Della Robbia: Sculpting with Color in Renaissance Florence
February 5–June 4, 2017
West Building, West Garden Court, Lobby B, Galleries 10, 11, and 12.
This exhibition is made possible by Altria Group on behalf of Ste. Michelle Wine Estates, and by Marchesi Antinori S.p.A.
“Those who come to see Della Robbia: Sculpting with Color in Renaissance Florence will be impressed by the dramatic use of bright colors and the sheer size of some of these Renaissance masterpieces,” said Ted Baseler, President and CEO of Ste. Michelle Wine Estates. “We are very pleased to support this incredible exhibition in the nation’s capital.”
“Supporting and celebrating the arts has always been important to our family, and we’re honored that the Della Robbia exhibition and the newly renovated Resurrection of Christ lunetta featuring one of our ancestors and the family coat of arms will be showcased in the renowned National Gallery of Art,” said Alessia Antinori, the 26th Generation of the Tuscan winemaking family.
Luca della Robbia (1399/1400-1482), a master sculptor in marble and bronze, invented a glazing technique for terracotta sculpture that positioned him as one of the most innovative artists of the 15th century. Today, the sculptures created by Luca and his family workshop retain their brilliant opaque whites, deep cerulean blues, and botanical greens, purples and yellows over modeling that makes them powerful and engaging examples of Italian Renaissance art. Resistant to weather and easily readable at a distance, Della Robbia works were widely collected in the late 19th and early 20th century by Americans traveling to Italy who sought to bring something of the Renaissance home.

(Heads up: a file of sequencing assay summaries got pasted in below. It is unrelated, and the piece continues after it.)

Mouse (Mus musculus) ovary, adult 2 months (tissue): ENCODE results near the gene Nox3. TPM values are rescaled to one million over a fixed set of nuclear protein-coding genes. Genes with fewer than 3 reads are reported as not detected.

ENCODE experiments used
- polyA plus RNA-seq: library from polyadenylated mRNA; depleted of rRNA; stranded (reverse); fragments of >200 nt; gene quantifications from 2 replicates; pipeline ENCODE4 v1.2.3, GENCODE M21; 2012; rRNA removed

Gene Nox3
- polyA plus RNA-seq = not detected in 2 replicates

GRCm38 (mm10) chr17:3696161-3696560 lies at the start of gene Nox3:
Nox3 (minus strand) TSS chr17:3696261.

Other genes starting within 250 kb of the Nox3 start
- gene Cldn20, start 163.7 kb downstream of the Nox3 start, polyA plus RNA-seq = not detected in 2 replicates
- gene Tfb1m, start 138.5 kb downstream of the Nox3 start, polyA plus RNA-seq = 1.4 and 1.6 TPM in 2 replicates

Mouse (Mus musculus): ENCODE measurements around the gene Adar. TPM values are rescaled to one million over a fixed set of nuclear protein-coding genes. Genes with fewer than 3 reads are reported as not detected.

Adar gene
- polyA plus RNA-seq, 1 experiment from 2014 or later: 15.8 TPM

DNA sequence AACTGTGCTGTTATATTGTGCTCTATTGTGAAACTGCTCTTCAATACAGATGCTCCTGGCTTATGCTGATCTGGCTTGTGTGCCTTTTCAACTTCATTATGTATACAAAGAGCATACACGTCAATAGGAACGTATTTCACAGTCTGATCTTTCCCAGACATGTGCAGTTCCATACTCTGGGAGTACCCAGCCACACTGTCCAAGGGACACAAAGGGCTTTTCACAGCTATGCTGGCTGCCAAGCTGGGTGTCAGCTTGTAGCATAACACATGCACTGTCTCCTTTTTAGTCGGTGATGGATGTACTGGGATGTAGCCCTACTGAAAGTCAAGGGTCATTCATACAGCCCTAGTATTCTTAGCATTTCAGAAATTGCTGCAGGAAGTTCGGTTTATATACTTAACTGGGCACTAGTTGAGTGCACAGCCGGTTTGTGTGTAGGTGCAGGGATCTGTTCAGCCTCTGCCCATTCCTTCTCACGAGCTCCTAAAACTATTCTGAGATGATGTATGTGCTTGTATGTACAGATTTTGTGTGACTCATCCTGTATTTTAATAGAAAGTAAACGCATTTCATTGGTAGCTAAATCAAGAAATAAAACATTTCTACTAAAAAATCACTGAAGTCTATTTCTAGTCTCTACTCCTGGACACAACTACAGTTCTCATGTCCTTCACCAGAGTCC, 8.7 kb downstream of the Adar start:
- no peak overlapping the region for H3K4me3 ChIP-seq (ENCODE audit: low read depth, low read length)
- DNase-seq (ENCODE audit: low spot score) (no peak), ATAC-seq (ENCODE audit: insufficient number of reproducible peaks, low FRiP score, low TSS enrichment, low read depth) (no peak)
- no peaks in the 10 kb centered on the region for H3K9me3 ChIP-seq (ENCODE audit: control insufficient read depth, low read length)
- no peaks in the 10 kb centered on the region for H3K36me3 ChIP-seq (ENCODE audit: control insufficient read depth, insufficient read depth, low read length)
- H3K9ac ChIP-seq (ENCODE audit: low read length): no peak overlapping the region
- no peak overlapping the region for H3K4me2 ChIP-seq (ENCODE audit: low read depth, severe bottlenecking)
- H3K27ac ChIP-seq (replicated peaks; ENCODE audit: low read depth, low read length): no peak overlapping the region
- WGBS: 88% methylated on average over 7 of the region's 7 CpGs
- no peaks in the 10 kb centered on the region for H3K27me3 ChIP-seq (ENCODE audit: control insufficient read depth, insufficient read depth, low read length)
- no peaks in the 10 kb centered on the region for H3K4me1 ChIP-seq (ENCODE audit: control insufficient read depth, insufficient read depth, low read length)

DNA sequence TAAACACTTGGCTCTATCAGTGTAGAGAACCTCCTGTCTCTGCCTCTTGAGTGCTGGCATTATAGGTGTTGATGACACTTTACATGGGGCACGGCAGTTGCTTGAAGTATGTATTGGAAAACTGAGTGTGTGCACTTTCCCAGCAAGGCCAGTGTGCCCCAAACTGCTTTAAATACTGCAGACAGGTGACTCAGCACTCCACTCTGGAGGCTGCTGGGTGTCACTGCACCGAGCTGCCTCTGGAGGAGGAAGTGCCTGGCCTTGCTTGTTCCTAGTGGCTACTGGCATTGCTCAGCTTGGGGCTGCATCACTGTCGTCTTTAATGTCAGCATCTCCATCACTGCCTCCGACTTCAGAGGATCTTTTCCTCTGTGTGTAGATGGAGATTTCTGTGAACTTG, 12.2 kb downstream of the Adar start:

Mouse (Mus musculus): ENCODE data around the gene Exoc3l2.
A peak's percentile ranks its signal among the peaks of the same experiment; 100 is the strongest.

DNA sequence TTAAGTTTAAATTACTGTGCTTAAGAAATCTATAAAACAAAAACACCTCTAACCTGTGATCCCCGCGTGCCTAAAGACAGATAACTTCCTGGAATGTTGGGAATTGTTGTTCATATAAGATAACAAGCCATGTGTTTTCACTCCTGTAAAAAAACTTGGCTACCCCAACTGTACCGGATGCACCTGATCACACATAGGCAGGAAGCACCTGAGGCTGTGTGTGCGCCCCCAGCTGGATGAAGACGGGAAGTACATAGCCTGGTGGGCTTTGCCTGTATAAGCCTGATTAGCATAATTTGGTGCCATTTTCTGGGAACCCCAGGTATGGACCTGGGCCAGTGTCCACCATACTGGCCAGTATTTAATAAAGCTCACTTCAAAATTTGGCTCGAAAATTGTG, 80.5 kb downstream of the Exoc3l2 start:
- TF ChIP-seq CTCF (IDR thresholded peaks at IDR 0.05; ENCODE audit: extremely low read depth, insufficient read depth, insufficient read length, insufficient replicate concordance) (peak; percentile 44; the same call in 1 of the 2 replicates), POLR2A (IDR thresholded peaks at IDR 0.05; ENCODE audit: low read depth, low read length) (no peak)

Della Robbia: Sculpting with Color in Renaissance Florence will present some 40 works by Luca, his nephew Andrea (1435-1525), Andrea’s sons, and the competing Buglioni workshop. The sculptures come chiefly from American collections but also include major international loans, among them Luca's masterpiece of sculpture in the round, The Visitation, on view outside of Italy for the first time. Various sculptural types—Madonna and Child reliefs, portraits, architectural decorations, household statuettes and active full-scale figures—will show the range and emotional appeal of Della Robbia glazed ceramics. Technical analysis and conservation conducted at the Museum of Fine Arts, Boston, the Brooklyn Museum, the National Gallery of Art, and the Metropolitan Museum of Art will provide new insight into how these groundbreaking works were made.